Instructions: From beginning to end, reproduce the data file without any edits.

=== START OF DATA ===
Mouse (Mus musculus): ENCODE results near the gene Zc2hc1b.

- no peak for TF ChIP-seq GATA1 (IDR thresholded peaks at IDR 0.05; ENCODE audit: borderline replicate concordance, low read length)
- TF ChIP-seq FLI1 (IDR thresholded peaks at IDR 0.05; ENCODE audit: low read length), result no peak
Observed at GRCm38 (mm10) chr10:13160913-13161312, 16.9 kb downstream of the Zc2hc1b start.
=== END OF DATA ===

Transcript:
Mouse (Mus musculus): ENCODE results near the gene Zc2hc1b.

- no peak for TF ChIP-seq GATA1 (IDR thresholded peaks at IDR 0.05; ENCODE audit: borderline replicate concordance, low read length)
- TF ChIP-seq FLI1 (IDR thresholded peaks at IDR 0.05; ENCODE audit: low read length), result no peak
Observed at GRCm38 (mm10) chr10:13160913-13161312, 16.9 kb downstream of the Zc2hc1b start.